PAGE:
The Merry Widow | Critic's Choice | Chicago Reader

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The Merry Widow




Most of the productions I've seen of this quintessential Viennese operetta--including Light Opera Works' previous stab at it, in 1984--have been too broad in their comic strokes and too condescending in their handling of the codes of conduct of a bygone era. The premise may be antiromantic (a wealthy widow being wooed for her fortune in fin de siecle Paris) and the leading man (a prince who accepts an indecent proposal to save his duchy from financial ruin) vaguely unsavory, but Franz Lehár's The Merry Widow is in the end about true love triumphing over sinister motives and mixed signals. For a director, the challenge is to make us believe that the lovers are indeed meant for each other, to draw out the emotional vulnerabilities from beneath the cynical facades. This revival is directed by Kerill Strezhnev, head of the musical comedy theater in Boris Yeltsin's native city of Yekatrinberg, and his approach is decidedly Russian, with an emphasis on dance and pantomime. In one promising move, he's settled on a minimalist set of columns and swings through which the show's central emotional moment, "The Merry Widow Dance," will weave, underscoring the symbolic role of the waltz as seductive foreplay. A possible pitfall: Strezhnev, who doesn't speak English, is working with a libretto translated into English from German. Heading the cast are soprano Debra Rentz and baritone Troy Clark, both relative newcomers to the regional opera circuit. Harrison McEldowney of the River North Dance Company is the choreographer, Roger L. Bingaman conducts, and Strezhnev's longtime collaborator Sergey Aleksandrov is responsible for the set and costumes. Saturday, 8 PM, Sunday and Tuesday, 2 PM, Wednesday and next Friday and Saturday, January 2 and 3, 8 PM, and next Sunday, January 4, 2 PM, Cahn Auditorium, 600 Emerson, Evanston; 847-869-8300. TED SHEN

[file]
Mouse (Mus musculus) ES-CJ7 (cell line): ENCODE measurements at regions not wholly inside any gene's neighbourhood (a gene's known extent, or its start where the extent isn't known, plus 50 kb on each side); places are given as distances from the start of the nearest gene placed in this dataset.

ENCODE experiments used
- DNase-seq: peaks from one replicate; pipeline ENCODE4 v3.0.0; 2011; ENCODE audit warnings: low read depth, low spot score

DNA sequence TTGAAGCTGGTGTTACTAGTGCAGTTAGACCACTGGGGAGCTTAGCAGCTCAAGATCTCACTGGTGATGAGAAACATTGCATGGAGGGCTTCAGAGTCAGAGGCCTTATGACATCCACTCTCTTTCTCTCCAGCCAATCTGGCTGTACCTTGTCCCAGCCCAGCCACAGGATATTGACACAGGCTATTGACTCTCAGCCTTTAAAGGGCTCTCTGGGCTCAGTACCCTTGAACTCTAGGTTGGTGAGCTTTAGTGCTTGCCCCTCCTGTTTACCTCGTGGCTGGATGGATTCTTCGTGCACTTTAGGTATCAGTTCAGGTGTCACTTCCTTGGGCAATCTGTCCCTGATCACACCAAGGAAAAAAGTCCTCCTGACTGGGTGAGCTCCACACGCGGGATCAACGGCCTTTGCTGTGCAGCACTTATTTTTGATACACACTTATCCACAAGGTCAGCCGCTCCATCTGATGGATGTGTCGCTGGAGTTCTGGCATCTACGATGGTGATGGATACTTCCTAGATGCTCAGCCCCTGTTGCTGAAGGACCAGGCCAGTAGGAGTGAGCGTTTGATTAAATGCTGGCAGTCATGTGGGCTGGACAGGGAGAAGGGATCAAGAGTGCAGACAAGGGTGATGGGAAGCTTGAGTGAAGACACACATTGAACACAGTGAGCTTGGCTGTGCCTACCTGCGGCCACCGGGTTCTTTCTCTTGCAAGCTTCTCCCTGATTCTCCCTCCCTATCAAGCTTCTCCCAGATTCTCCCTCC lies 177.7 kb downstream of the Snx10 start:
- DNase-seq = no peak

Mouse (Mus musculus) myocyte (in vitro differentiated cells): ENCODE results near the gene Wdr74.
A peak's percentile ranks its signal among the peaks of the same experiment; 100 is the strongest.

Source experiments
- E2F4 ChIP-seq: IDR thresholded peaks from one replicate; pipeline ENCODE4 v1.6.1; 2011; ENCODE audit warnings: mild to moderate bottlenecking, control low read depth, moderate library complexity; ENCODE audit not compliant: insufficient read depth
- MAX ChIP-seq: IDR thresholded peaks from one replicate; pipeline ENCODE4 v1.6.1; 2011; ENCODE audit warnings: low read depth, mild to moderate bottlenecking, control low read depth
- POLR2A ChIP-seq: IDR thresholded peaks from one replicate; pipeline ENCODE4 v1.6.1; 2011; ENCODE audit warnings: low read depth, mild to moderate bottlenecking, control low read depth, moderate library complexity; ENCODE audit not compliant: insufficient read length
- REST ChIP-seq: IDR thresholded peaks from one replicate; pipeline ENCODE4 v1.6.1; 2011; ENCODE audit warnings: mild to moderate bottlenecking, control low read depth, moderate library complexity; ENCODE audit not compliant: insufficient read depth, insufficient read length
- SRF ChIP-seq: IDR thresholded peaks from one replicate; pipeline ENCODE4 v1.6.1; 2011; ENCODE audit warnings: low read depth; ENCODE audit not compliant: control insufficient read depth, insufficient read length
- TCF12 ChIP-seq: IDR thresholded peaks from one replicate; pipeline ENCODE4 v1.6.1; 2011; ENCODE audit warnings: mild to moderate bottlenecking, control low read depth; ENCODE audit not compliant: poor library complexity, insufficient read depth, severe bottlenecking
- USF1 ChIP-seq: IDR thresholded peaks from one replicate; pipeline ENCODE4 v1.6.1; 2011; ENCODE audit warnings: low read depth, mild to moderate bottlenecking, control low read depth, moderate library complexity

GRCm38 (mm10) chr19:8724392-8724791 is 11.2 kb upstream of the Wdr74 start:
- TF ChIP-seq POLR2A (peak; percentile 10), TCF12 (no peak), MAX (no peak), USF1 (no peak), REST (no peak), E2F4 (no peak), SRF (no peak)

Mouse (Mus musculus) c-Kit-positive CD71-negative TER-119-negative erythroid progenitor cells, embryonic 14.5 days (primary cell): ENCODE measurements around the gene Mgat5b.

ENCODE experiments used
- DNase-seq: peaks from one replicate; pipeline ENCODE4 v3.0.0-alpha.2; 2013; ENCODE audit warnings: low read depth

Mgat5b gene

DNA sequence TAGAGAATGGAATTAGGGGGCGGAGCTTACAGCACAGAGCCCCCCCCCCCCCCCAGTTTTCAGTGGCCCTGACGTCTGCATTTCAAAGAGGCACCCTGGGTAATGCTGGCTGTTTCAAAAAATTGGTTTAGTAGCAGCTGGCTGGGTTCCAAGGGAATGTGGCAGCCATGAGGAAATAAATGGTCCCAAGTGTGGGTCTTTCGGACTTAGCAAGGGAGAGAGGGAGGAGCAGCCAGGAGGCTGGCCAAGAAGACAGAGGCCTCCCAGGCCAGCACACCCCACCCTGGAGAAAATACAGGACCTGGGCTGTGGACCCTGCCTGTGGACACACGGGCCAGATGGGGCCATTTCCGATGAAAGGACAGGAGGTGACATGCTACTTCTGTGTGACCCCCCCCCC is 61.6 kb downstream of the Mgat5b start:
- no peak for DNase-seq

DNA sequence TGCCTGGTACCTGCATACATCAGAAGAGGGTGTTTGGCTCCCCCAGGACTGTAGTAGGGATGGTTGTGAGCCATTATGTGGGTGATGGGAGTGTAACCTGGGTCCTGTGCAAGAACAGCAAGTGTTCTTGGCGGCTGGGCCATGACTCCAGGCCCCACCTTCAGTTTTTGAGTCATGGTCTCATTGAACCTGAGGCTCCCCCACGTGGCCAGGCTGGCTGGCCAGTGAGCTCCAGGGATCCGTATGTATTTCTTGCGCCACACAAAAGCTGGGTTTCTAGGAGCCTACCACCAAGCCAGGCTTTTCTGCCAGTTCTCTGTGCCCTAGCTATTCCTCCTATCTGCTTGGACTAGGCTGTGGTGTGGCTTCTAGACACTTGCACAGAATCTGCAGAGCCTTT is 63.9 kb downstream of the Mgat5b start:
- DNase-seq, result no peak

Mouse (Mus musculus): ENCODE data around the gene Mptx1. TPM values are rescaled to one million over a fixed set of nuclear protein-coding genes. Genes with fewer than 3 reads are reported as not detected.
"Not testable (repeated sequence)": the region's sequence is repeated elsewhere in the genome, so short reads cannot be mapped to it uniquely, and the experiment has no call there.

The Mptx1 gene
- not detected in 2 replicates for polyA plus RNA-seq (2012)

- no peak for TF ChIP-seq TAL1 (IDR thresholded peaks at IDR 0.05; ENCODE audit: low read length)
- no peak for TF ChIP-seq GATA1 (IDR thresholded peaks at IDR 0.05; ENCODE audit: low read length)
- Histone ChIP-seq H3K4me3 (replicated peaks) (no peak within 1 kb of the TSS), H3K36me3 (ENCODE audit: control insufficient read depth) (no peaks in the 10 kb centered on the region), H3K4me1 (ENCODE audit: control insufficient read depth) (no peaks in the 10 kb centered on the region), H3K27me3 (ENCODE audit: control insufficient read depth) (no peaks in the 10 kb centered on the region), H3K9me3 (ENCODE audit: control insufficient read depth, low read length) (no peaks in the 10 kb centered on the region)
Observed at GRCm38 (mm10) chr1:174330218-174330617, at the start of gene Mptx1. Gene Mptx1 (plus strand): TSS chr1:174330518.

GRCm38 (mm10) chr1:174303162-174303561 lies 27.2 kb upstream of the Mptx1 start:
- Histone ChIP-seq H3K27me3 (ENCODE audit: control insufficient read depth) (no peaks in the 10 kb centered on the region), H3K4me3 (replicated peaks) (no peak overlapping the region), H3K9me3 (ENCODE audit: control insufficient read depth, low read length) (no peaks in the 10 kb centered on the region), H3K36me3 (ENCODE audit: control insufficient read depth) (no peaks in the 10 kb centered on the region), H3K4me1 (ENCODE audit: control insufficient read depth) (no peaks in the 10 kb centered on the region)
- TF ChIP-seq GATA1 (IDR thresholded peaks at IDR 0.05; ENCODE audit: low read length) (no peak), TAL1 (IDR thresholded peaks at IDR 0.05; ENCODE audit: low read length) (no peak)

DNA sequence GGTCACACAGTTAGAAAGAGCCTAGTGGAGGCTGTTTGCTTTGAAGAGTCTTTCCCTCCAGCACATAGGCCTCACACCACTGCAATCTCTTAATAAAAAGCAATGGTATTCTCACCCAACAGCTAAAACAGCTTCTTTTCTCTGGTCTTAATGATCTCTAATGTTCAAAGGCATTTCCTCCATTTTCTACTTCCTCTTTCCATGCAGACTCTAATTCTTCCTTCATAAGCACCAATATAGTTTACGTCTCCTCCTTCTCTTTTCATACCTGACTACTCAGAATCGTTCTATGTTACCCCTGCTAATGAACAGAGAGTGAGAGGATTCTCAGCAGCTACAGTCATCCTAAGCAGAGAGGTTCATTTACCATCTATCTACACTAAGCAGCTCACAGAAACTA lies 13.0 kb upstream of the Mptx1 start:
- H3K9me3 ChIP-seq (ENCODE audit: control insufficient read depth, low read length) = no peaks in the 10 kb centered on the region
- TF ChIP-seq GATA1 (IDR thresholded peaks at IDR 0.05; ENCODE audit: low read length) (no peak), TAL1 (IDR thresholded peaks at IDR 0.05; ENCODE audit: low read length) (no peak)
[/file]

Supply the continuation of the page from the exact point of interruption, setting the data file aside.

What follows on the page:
Art accompanying story in printed newspaper (not available in this archive): photo by Rich Foreman.

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